Ziryan Salayi: Lessons learned about preparing teams for the Scrum Master to leave

Zyrian shares 2 stories with us today. One story reminds us of our limits as Scrum Masters. It’s tempting to take on several teams, but is that really the right thing to do? We discuss what Ziryan learned when attempting to serve 3 teams! We also talk about a surprising event that happened to Ziryan, which reminded him of how important it is to prepare the team to take ownership of their work, and not be overly dependant on the Scrum Master.

Abou Ziryan Salayi

Ziryan is a Scrum Master, Professional Scrum Trainer, and organization coach with a passion for getting the most out of people and teams. His aim is to enable employees to be fully empowered and support self-organization in all areas within agile organizations

You can link with Ziryan Salayi on LinkedIn and connect with Ziryan Salayi on Twitter.

Rafał Witaszek: Leading change bottom-up and top-down at the same time!

When Rafał joined this organization, he realized the IT department was being blamed as the bottleneck for the speed of the organization. Together with his colleagues, they sent an email to the CEO explaining what they saw, and how they started to understand that the IT department could be more efficient (they had already done some changes), but their backlogs were empty, and not enough work was being added to the teams’ backlogs.

This started a whole change process, where the CEO took the lead and helped them work with the rest of the organization to improve the situation.

About Rafał Witaszek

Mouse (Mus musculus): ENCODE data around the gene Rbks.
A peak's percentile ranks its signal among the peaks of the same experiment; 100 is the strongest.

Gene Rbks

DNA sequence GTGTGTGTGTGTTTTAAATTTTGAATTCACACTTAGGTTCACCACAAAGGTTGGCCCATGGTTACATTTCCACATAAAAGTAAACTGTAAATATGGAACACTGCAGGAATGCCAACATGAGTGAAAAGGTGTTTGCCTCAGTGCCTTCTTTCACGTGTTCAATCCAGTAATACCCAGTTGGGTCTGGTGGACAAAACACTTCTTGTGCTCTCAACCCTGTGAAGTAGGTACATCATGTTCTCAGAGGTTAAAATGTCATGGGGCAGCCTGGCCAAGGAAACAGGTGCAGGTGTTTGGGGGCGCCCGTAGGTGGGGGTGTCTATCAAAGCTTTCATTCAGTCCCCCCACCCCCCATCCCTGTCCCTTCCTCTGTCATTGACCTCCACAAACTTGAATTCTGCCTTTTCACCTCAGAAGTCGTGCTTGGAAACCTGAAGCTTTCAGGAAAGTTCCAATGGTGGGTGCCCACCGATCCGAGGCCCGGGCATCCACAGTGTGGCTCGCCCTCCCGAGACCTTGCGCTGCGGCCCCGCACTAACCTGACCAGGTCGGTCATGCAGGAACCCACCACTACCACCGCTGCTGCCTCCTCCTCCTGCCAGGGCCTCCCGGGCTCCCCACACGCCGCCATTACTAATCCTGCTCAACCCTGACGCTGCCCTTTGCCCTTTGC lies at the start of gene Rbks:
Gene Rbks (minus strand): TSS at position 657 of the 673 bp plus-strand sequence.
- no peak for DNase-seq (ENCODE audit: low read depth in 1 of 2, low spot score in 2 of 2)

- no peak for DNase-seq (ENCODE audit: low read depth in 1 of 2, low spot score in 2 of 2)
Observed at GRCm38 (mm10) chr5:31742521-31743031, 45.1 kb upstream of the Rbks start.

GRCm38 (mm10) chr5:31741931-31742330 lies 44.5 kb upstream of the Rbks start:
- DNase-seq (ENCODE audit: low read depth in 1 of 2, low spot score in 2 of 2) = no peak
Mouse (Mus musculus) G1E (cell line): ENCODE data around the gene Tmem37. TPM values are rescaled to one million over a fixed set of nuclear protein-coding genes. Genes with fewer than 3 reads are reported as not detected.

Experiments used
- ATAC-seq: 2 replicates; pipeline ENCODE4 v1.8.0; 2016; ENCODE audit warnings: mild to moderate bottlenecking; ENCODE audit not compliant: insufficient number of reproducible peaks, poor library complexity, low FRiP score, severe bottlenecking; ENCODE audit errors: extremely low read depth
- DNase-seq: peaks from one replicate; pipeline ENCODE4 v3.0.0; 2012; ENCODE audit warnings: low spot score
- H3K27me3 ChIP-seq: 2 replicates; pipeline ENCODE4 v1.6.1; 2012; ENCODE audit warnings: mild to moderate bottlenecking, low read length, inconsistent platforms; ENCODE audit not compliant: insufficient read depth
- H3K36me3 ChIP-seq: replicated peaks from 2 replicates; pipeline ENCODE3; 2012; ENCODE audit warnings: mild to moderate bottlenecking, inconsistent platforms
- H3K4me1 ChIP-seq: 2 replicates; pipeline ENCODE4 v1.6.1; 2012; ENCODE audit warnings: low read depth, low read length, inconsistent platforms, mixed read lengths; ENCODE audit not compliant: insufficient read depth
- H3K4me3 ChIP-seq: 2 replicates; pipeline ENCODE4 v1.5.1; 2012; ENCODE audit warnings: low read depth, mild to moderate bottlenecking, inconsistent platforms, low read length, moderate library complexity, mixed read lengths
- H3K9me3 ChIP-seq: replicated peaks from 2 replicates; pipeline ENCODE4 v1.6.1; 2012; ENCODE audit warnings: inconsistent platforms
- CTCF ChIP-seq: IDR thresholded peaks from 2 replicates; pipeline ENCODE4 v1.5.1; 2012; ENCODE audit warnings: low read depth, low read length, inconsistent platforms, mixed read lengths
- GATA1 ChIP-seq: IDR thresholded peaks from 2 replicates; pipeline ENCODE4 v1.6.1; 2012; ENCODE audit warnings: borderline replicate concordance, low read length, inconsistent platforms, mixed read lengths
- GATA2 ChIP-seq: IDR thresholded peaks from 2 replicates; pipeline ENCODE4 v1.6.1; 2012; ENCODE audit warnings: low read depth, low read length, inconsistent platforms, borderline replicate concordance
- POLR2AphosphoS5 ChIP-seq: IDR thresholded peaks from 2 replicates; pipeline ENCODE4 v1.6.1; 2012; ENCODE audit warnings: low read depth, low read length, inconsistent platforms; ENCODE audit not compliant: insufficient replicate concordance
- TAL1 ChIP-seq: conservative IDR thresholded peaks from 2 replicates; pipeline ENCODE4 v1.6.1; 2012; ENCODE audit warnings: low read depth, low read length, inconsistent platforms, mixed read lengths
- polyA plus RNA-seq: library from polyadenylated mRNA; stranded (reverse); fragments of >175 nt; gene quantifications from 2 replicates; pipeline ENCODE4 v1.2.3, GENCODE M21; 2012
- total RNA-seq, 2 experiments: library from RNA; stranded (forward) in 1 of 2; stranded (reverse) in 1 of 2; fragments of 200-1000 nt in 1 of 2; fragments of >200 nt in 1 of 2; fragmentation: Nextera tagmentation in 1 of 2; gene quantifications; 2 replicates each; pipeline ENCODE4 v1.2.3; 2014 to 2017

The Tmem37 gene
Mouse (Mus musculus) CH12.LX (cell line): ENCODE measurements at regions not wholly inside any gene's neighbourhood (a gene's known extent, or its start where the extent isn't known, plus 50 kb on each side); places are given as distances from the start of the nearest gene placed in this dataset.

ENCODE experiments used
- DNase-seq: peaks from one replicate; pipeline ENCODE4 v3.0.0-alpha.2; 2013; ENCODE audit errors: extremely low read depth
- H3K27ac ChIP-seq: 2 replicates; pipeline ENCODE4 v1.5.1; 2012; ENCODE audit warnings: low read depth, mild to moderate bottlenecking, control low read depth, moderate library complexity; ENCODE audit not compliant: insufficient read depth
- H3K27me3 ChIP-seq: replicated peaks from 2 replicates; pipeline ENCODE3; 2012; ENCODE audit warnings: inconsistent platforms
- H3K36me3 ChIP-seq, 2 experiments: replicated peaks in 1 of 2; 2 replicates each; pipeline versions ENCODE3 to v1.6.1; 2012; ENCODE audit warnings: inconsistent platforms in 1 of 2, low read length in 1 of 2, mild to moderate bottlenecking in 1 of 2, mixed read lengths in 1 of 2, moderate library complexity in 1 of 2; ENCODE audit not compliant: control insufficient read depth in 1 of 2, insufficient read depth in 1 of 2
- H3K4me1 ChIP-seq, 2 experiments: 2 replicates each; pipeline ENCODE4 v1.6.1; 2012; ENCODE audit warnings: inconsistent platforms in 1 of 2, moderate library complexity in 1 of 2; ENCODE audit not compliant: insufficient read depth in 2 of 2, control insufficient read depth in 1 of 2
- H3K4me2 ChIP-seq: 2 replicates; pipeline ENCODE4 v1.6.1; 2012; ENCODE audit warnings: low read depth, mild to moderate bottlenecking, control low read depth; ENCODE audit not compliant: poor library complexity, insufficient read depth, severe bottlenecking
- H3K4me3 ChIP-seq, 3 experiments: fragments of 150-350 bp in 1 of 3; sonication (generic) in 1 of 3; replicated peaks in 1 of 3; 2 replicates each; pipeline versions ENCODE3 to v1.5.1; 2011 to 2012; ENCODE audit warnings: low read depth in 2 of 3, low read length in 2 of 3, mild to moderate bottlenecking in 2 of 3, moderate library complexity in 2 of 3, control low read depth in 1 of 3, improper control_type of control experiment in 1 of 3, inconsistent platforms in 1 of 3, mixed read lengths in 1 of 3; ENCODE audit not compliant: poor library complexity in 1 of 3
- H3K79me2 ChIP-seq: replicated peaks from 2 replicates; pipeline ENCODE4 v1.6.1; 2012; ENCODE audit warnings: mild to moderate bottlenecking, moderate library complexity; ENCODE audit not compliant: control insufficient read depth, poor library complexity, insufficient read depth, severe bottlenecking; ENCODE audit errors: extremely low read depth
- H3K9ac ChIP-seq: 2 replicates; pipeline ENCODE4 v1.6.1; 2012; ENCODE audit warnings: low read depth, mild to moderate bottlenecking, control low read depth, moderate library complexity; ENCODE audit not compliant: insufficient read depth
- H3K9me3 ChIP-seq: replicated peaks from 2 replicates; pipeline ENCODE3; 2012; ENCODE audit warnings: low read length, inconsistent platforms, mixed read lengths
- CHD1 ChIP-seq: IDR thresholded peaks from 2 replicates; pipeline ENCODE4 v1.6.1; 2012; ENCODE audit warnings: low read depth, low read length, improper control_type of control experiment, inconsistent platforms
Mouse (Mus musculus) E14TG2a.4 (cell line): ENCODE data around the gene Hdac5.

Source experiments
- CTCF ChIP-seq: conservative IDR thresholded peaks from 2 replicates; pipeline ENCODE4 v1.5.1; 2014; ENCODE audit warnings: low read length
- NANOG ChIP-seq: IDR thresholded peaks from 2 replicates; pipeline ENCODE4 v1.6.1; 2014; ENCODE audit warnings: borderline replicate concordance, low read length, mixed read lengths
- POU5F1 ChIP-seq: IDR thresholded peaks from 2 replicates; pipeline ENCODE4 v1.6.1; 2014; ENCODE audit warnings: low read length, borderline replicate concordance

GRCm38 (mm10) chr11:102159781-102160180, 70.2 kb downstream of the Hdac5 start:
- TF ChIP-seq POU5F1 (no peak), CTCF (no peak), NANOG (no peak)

Rafał believes the best things are done together. As a Scrum Master, his focus is on enabling communication within an organization. As he is also a passionate sailor, he’s learned that we need to adjust our sails to make the best use of the wind. Focus on what we can affect, and leave other things out.

You can link with Rafał Witaszek on LinkedIn.

Rafał Witaszek: What is often missing when an Agile adoption process starts to fail

When Rafał joined this organization, he had a conversation with some of the Agile Coaches and Product Owners. In that process, he presented some ideas, and they came to an agreement of how to introduce Agile. However, that was not enough. Quickly, Rafał discovered that some critical stakeholders had not been listened to, which caused adoption problems. Rafał learned a key lesson in creating alignment between stakeholders before starting an engagement.

About Rafał Witaszek

Rafał believes the best things are done together. As a Scrum Master, his focus is on enabling communication within an organization. As he is also a passionate sailor, he’s learned that we need to adjust our sails to make the best use of the wind. Focus on what we can affect, and leave other things out.

You can link with Rafał Witaszek on LinkedIn.

Thomas van Zuijlen: Setting up a Scrum team for success when working as a contractor

Thomas was part of a team that had to replace a whole application. They decided to go with the StranglerFig pattern described by Martin Fowler. But, in this case, the pattern was being applied not only to the software, but also to the team, and interaction with the client. Thomas set-up a kick-off for the relationship, and based it on the key aspects we need to take into account as a Scrum Master: team agreement, expectations, vision for the product, and much more! Listen in to learn how Thomas used the first meeting with the client to set up the team’s agile ways of working, and get the customer involved in giving feedback and guidance to the team from day one!

About Thomas van Zuijlen

Thomas is an independent Scrum Master and workshop facilitator from the Netherlands. He believes self-organization, empiricism and facilitation will save the world (of work). A former developer and occasional quiz master with 15 years of experience, Thomas operates in the Netherlands and Lithuania. His weekly newsletter on practical agility can be found at TheBacklog.cc.

You can link with Thomas van Zuijlen on LinkedIn.

Thomas van Zuijlen: A key lesson for Scrum Masters when taking on a new team!